Monday, September 19, 2011

A Short History of Pop-Up Books

The first movable books actually predate the print culture. The earliest known examples of such interactive mechanisms are by Ramón Llull (c.1235-1316) of Majorca, a Catalán mystic and poet. His works contain volvelles or revolving discs, which he used to illustrate his complex philosophical search for truth. Volvelles were utilized from Llull's time through to the eighteenth century for manuscripts and in printed books. They illustrated a variety of topics, including natural science, astronomy, mathematics, mysticism, fortune telling, navigation, and medicine. 


Other types of movables, in particular "turn-up" or "lift-the-flap" mechanisms, were in use as early as the fourteenth century. They were especially helpful in books on anatomy, where separate leaves, each featuring a different section of the body, could be hinged together at the top and attached to a page. This technique enabled the viewer to unfold, for instance, multiple depths of a torso, from ribcage to abdomen to spine. One spectacular example of an anatomical movable is Andreas Vesalius' De humani corporis fabrica librorum epitome, printed in Basel in 1543. It features a movable illustration in which the human anatomy is shown in seven detailed superimposed layers.

Friday, September 16, 2011

Modern Fiction: Fifth Business

"... those roles which, being neither those of Hero or Heroine, Confidante or Villain, but which were nonetheless essential to bring about the recognition or the denouement, were called the Fifth Business in drama..."
"... opera companies organized according to the old style; the player who acted these parts was often reffered to as Fifth Business.

These quotes from William Robertson Davies' brilliant and best-known novel, the first in the Deptford Trilogy, describe its premise. Dunstable "Dunny" Ramsey begins his life story as he ducks to avoid a snowball thrown by his boyhood friend Percy Boy Staunton. It hits a young woman and precipitates the premature birth of Paul Dempsey. At once, both Dunny and the event are established as "Fifth Business".

Dunny's guilt-induced relationship with the singular Mrs Dempsey sees her apparent decline into madness... or sainthood. Robertson Davies then explores how a saint would be received in a small town in Ontario in the early years of the 20th century. Paul, Percy and Dunny's lives remain intricately intertwined, leading Dunny to Europe, Percy to wealth and status, and Paul to run away with a travelling circus. Jungian archetypes, faultless, wryly humourous prose, erudition, magic and mythology characterize this Canadian masterpiece.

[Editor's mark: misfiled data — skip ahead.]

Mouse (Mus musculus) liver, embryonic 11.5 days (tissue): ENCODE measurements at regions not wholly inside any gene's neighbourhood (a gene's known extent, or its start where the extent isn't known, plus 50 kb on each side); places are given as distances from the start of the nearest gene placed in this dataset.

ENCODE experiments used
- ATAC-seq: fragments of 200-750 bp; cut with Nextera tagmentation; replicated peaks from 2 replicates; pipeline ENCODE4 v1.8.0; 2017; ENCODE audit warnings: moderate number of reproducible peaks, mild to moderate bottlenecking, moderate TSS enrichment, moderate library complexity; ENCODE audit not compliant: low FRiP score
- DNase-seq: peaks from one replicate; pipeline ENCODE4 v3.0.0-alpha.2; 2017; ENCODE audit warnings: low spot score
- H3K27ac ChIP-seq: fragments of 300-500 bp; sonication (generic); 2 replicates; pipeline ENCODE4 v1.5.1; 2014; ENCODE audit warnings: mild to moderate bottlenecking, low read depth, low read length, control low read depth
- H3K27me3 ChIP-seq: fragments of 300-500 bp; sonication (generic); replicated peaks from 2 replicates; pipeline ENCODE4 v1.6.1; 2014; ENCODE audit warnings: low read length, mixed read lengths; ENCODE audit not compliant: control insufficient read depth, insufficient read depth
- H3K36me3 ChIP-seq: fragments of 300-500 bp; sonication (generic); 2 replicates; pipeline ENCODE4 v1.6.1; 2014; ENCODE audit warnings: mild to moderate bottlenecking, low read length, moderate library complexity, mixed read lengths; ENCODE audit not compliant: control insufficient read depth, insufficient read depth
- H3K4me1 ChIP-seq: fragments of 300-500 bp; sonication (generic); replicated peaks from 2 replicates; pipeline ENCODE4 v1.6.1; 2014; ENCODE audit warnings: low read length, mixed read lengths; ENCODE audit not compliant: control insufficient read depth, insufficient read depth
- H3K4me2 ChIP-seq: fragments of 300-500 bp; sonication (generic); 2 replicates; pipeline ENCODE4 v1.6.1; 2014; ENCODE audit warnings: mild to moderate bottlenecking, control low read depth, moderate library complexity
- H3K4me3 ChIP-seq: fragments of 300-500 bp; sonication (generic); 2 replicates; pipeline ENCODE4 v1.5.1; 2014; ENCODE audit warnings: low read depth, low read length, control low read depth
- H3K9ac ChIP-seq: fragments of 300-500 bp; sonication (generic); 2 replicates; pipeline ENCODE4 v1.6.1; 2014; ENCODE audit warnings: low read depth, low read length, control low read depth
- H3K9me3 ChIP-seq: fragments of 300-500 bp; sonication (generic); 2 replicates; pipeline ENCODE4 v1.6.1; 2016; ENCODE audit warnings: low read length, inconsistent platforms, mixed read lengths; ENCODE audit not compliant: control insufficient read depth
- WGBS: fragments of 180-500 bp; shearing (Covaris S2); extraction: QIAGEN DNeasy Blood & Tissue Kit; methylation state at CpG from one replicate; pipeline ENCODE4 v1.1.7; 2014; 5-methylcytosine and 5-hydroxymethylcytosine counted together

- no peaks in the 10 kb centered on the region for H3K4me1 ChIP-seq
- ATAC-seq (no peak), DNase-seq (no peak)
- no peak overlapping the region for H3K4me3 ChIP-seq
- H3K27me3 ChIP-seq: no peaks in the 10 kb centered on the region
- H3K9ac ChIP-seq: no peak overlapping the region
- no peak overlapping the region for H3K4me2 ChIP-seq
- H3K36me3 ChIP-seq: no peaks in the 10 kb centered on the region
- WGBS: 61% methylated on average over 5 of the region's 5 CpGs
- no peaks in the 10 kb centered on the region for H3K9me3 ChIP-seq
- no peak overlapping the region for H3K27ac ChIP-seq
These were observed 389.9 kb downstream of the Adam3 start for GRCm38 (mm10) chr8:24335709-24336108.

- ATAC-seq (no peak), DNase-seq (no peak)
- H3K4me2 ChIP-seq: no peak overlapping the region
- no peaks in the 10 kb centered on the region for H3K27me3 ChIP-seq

Irma Boom Book Design

The great DutchDFA network did a video profile of famous graphic designer Irma Boom. Blooms’ has made over 250 books, 50 of which are in the permanent collection of the Museum of Modern Art in New York. Her ‘Think book’ for a giant coal company has become an international icon of Dutch design. She sees her books as objects, that communicate ideas and stories, and speak to all human senses.

Monday, September 5, 2011

Slang in history: London language in 16th and 17th century

Here is a short list of words and expressions used in Elizabethan's London.

  Argent, bit, cross, lowre - coin, cash
  abroad - out of doors
  amulet - omelette
  artificer - skilled workman
  Barbary - North Africa
  bellman - nightwatchman
  blue-coat - a servant
  brabble - quarrel
  bong, bung - purse, pocket
  broadsword - heavy old-fashioned sword for slashing
  cant, peddler's french - criminal slang
  cullis - meat broth
  cuttle - knife
  derrick - a hangman
  foister - a pickpocket
  french marbles - venereal disease
  garnish - a bribe given to a prison officer
  green goose - goose under four months old
  higgler - pedlar
  jakes - a privy
kickshaw - fancy snack, from French quelquechose (something)
laystall - a dung-heap or midden
napery - table linen
nipper - a cutpurse
nunchion - snack between meals

ordinary - eating house, with the fixed price, set meal
paled - fenced
pippin - apple grown from the seed
potboy - youth employed to clear away in a tavern
poor John - salted hake
rear-banquet - late night snack
sack - sherry
shoulder-clapping - arrest
stew - a brothel
sucket - sweet e.g. sugar-plum
traffic - whore
trull - person of low character
ware-bench - shop counter
winchester goose - whore
zany - a clown

Aardvark Books

Six years ago two career publishing professionals decided to start a book business that reflected their love of books and their combined half century of experience in the book trade. In 2007 they moved to their existing premises, in a beautiful 19th century barn on the borders of Herefordshire, Shropshire and Wales the building known as the Bookery.

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